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Lois `Moneypenny` Maxwell falls for dangerous new James Bond

12-Dec-2006 • Casino Royale

James Bond's longest-serving and most loyal woman still thinks he's wonderful - reports The Age.

Lois Maxwell, the actor who played Miss Moneypenny in 14 Bond films from 1962 to 1985, said the new movie, Casino Royale, was "fabulous".

The 79-year-old, who lives in Perth, said Daniel Craig's first outing as the suave British super-spy would ensure that Bond films remained a favourite. "He is very interesting," she said. "His face is extraordinary on the screen, and goes from being very attractive to being highly unattractive." The change has nothing to do with the injuries Bond sustains during the 144-minute epic: it's because of the danger he portrays in his character.

"He looks dangerous," Maxwell said. "He has a very good voice and, like my late husband, a very chewable lower lip."

Not all of Casino Royale met with the former Miss Moneypenny's approval. The music is very loud, and it was impossible to make out song lyrics.

"And I thought the opening sequence, with the swimming girls and the cars, was way too long: it was kind of boring," the Canadian-born Maxwell said. Much better was the "unbelievable" work by stuntmen and women.

"I don't know if anyone died on Casino Royale," Maxwell said. "Bond films have had a couple of deaths in the past — a cameraman was desperately wounded when his legs were taken off by a helicopter's blades in You Only Live Twice."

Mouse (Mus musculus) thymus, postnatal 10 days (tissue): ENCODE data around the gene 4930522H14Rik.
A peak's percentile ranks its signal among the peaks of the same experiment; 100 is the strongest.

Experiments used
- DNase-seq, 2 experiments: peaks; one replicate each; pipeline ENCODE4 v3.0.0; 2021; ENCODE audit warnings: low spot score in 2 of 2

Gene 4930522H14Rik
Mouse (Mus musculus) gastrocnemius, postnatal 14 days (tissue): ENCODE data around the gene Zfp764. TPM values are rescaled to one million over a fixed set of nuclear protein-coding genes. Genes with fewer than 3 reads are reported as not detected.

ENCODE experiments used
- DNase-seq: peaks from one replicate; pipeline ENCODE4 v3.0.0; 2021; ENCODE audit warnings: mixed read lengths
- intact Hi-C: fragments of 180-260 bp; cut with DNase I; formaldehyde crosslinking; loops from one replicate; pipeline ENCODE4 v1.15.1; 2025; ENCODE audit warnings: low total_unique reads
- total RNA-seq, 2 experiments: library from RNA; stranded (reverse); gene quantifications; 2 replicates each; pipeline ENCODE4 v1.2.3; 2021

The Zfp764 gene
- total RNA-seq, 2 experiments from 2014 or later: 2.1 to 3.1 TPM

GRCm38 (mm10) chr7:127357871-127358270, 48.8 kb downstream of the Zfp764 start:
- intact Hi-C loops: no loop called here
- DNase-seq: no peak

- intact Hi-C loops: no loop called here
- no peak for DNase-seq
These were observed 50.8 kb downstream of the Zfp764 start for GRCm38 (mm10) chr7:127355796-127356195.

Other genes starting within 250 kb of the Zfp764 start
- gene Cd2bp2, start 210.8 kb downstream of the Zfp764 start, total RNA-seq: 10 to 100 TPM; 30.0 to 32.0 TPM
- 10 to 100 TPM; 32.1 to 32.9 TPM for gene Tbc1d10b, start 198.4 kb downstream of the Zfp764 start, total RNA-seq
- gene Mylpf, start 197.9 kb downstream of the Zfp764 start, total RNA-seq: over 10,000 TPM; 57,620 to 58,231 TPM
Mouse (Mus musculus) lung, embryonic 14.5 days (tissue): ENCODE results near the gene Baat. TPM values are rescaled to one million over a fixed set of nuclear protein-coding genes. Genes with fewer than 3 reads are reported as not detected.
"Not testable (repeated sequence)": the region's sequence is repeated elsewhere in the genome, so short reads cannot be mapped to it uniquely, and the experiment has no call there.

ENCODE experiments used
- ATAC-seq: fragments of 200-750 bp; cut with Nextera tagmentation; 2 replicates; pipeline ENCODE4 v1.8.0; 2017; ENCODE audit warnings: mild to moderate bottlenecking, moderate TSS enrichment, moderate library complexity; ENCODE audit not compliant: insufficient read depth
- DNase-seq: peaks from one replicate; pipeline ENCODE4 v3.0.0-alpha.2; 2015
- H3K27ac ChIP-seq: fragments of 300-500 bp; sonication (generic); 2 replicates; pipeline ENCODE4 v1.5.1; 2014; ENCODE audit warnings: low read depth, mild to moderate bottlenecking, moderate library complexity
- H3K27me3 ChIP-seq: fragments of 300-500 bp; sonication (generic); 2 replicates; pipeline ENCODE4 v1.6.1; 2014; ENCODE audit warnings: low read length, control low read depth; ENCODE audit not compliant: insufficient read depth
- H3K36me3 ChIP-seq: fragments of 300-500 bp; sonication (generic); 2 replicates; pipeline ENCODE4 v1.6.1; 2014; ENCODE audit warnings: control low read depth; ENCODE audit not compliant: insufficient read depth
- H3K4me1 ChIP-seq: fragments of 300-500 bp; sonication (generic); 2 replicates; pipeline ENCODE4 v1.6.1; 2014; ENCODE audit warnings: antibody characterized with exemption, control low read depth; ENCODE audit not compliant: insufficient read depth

Sean Connery was Bond in that film, and he remains Maxwell's favourite.

There is no sign of Miss Moneypenny in Casino Royale, but the woman who played her for 23 years is not fussed.

"In this film they add the Moneypenny part onto Judi Dench's role, which is all right because she's such a lovely actress," said Maxwell. "But it wasn't really convincing. If they can't have me, why should they have anyone?"

The Bond legacy is in safe hands with Craig, although Maxwell believes the film franchise will always be a winner.

"I think they'll be as popular as ever," she said.

"Every man wants to be Bond, and every woman wants to be like the women in the films.

"But in Casino Royale, I did like how there's more of a story, the women have more dialogue, and Bond isn't jumping into bed all the time."

Maxwell, who has lived in Perth for five years, is writing her autobiography. As well as being a movie star she was a columnist on a Canadian newspaper for 16 years.

Sony Pictures said Casino Royale made $1,427,000 on the film's opening day last week, making it the biggest opening of a Bond movie in Australia.

The previous best Bond opening day box office was Tomorrow Never Dies, which made $1,177,000 in 1994.

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